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|Title:||First report of Fusarium oxysporum f. sp. cubense tropical race 4 causing Fusarium wilt in Cavendish bananas in Peru||Authors:||Acuña, R.
Leiva, A. M.
Olortegui, J. A.
Cabrera Pintado, Rosa María
Rojas Llanque, Juan Carlos
Lopez Alvarez, Diana
Cuellar, W. J.
|Keywords:||Banana;Fusarium oxysporum f. sp. cubense;Tropical race 4||Issue Date:||29-Jun-2022||Publisher:||American Phytopathological Society||Source:||Acuña, R.; Rouard, M.; Leiva, A. M.; Marques, C.; Olortegui, J. A.; Ureta, C.; ... & Dita, M. (2022). First report of Fusarium oxysporum f. sp. cubense tropical race 4 causing Fusarium wilt in Cavendish bananas in Peru. Plant Disease, 106(8), 2268. doi: 10.1094/PDIS-09-21-1951-PDN||Journal:||Plant disease||Abstract:||
Fusarium oxysporum f. sp. cubense Tropical Race 4 (Foc TR4), the causal agent of Fusarium wilt of banana (FWB), is currently the major threat to the banana industry worldwide (Dita et al. 2018). Restricted to South Asia for more than 20 years, Foc TR4 has spread in the last years to the Middle East, Mozambique, and Colombia (García-Bastidas et al. 2020; https://pestdisplace.org/embed/news/map/disease/11). The incursion of Foc TR4 in Colombia increased awareness and prevention efforts across Latin America and the Caribbean (LAC). However, new Foc TR4 outbreaks in LAC countries were considered inevitable. In April 2021, banana (Musa spp., Cavendish, AAA) plants (30% of incidence) showing typical symptoms of FWB, such as leaf yellowing, wilting, and vascular discoloration, were observed in one farm (about 1 ha) located in Querecotillo, Peru (4°43′54.84″ S, 80°33′45.00″ W). Mycological analyses of samples (pseudostem strands) collected from 10 symptomatic plants were performed as described by Dita et al. (2010). These analyses revealed a continuous presence of fungal colonies identified as F. oxysporum species complex. Molecular diagnostics targeting two different genome regions (Dita et al. 2010; Li et al. 2013) identified nine of these isolates as Foc TR4. These results were further confirmed by qPCR analyses using the commercial Clear Detections TR4 kit. The genomes of four single-spore isolates (PerS1, PerS2, PerS3, and PerS4) were sequenced using the Illumina platform (MiSeq Kit, 2x151 bp Paired-End). The strain PerS4 was also sequenced using Oxford Nanopore (FLOW-MIN111; R10.3 chemistry) as described by López-Alvarez et al. (2020). The generated draft assembly yielded 533 contigs for a size of 47 Mbp (BioProject: PRJNA755905), which is comparable with sizes of previously reported Foc TR4 strains (Asai et al. 2019; García-Bastidas et al. 2020; Maymon et al. 2020; Warmington et al. 2019; Zheng et al. 2018). The sequence assembly showed high contiguity (94.9%) and high similarity (95.48%) with the high-quality genome sequence of the Foc TR4 isolate ‘UK0001’ (Warmington et al. 2019). Further analyses to identify the presence/absence of full sequences for the putative effector genes (Secreted in Xylem - SIX) and their allelic copies also revealed that the SIX gene profiles of the strains isolated from Querecotillo matched with previously reported Foc TR4 isolates (Czislowski et al. 2017). Pathogenicity tests with three isolates and water controls were performed as described by Dita et al. (2010), using five Cavendish plantlets per treatment. Four weeks after the inoculation, typical external and internal symptoms of FWB were observed only in the inoculated plants. Fungal isolates recovered from inoculated plants tested positive for Foc TR4 when analyzed with PCR diagnostics as mentioned above. No fungal isolates were recovered from water-control plants, which did not show any symptoms. Altogether, our results confirm the first incursion of Foc TR4 in Peru. Currently, Foc TR4 has the phytosanitary status of a present pest with restricted distribution in Peru, and it is under official control of the National Plant Protection Organization – SENASA. Reinforced prevention and quarantine measures, disease monitoring, and capacity building to detect, contain and manage eventual new outbreaks of Foc TR4 are strongly encouraged across LAC banana-producing countries, especially those bordering Peru with larger banana plantations, such as Ecuador and Brazil.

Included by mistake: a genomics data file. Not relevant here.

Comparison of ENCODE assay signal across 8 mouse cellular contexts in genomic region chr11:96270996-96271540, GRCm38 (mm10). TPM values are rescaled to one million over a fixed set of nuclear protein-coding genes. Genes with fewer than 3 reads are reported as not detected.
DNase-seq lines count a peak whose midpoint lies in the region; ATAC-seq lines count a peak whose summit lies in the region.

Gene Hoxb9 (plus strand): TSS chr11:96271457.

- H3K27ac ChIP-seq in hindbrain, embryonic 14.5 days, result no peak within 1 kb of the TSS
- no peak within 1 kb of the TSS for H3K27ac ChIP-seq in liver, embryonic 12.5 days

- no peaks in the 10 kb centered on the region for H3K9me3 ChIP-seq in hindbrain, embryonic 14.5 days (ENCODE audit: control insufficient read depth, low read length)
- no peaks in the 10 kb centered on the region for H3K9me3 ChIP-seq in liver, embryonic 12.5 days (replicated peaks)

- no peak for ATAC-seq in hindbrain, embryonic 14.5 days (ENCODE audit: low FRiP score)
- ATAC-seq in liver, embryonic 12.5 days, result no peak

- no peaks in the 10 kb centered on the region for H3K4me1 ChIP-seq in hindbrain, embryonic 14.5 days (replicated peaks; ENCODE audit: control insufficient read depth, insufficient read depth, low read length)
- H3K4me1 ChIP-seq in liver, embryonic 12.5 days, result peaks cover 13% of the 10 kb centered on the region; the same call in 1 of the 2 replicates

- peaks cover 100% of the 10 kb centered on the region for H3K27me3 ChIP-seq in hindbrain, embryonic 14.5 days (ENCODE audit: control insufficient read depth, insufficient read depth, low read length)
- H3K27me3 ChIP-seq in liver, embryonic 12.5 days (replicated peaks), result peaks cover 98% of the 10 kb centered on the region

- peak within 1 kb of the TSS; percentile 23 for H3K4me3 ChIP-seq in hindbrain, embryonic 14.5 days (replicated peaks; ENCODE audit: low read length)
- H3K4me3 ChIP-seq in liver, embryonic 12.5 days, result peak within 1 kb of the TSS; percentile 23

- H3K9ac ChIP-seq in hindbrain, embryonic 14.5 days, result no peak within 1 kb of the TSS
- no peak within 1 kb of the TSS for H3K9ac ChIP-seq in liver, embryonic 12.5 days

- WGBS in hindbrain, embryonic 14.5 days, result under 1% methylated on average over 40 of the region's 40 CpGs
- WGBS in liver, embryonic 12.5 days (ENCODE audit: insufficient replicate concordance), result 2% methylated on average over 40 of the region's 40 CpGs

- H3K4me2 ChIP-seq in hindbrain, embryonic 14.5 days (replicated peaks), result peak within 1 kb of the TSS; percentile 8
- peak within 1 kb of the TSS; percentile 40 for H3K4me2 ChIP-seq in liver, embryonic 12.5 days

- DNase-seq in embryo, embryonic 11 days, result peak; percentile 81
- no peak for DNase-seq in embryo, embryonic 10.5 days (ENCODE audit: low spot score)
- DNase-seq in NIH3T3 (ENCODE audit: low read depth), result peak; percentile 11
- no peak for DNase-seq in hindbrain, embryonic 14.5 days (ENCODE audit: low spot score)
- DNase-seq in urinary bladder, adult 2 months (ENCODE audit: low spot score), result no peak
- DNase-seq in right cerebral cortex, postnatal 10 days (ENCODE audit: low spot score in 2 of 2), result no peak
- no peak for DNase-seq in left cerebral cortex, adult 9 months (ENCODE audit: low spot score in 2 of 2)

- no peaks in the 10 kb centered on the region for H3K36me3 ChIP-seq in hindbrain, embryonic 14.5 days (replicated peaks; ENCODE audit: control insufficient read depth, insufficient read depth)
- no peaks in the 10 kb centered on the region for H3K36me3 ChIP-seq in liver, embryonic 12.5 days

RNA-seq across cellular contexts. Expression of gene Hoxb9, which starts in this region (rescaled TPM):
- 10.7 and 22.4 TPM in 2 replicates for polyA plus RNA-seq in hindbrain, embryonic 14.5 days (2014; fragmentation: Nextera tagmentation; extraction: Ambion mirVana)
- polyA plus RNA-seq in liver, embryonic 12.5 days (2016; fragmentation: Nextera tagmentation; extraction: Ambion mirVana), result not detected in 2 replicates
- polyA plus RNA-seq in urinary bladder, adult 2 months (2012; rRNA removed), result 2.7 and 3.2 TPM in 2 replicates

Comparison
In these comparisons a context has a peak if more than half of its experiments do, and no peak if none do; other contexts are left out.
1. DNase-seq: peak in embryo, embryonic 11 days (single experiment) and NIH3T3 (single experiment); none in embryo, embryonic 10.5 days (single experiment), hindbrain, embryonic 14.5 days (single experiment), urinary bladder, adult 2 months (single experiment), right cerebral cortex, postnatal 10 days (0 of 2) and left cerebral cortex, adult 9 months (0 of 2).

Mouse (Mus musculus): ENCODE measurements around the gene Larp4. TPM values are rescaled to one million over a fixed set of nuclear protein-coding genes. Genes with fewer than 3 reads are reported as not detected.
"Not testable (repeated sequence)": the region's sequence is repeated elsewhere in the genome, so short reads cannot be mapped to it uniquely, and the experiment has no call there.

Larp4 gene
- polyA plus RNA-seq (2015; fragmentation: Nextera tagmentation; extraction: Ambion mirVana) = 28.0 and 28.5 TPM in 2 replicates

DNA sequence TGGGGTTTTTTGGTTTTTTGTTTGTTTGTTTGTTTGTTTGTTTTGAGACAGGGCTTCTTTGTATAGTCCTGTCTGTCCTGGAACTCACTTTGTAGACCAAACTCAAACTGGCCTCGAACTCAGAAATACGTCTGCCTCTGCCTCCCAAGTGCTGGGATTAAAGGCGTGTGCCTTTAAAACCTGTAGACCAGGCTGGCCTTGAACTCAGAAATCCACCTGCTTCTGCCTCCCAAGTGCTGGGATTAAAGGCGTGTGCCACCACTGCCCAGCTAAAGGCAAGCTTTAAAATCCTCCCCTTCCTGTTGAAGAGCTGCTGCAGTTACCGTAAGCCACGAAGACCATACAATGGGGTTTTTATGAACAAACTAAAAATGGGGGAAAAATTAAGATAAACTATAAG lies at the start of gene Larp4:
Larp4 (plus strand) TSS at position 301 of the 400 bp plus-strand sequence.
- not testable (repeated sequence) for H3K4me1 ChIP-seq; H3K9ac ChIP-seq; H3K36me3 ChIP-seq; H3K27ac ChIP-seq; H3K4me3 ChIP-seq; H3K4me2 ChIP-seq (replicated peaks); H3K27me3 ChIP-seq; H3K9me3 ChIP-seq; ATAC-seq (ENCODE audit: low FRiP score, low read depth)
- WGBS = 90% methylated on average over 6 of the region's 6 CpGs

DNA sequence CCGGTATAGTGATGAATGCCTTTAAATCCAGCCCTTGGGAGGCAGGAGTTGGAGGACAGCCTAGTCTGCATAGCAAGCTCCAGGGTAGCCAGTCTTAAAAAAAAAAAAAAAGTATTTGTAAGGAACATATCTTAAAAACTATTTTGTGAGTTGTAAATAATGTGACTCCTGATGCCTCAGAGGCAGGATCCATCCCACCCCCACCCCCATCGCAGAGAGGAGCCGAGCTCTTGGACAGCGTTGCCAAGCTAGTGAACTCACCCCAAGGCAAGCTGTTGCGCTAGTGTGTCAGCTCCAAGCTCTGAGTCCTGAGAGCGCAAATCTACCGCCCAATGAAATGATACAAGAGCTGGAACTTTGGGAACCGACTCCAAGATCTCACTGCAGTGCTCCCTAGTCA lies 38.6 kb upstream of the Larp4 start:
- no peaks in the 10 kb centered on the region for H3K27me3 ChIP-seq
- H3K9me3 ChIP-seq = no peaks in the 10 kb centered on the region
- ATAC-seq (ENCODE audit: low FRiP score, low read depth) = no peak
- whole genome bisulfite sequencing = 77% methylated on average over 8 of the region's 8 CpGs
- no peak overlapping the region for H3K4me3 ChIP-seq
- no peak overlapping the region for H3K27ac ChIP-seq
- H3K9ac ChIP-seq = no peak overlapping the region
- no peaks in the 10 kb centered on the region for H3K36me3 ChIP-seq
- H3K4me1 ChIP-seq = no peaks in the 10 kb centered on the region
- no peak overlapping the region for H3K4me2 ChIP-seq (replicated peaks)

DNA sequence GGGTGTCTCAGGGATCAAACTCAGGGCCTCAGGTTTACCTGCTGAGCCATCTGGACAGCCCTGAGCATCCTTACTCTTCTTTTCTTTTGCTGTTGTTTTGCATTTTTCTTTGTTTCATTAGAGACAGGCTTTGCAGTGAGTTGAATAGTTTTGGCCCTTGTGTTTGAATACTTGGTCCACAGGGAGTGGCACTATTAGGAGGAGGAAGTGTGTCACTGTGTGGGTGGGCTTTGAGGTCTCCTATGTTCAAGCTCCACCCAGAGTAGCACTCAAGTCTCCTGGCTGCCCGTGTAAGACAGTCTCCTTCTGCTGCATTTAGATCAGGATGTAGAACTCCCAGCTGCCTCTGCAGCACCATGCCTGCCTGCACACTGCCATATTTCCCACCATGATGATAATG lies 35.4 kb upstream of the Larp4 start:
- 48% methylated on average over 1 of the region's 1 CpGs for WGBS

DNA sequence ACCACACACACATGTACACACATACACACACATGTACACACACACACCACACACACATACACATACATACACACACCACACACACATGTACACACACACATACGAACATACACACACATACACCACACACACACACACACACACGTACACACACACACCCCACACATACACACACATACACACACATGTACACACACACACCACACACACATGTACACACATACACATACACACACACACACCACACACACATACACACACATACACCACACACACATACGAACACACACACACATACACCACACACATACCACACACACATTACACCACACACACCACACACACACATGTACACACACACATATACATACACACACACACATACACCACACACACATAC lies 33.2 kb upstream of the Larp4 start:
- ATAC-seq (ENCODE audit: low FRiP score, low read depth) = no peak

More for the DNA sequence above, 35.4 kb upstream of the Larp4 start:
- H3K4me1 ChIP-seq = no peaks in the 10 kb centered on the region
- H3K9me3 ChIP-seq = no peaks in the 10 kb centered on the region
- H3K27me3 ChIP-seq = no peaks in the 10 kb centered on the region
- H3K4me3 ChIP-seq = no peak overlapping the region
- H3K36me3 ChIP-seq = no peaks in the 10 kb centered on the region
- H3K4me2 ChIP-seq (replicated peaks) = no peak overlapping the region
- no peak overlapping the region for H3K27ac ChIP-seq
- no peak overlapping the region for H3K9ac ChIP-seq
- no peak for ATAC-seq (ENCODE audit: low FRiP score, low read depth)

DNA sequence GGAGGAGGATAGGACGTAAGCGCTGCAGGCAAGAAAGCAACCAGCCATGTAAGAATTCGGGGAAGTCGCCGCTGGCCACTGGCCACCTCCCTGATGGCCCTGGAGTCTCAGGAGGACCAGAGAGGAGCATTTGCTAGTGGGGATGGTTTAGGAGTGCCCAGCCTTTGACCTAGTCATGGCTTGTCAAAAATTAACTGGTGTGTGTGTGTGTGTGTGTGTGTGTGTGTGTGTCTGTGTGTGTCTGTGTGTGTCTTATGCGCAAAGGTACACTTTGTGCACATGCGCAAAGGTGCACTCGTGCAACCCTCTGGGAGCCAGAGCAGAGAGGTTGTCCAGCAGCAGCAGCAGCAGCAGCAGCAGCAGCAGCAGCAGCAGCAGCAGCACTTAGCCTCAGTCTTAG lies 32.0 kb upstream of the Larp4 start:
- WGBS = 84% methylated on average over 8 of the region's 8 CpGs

|Appears in Collections:||Artículos científicos|
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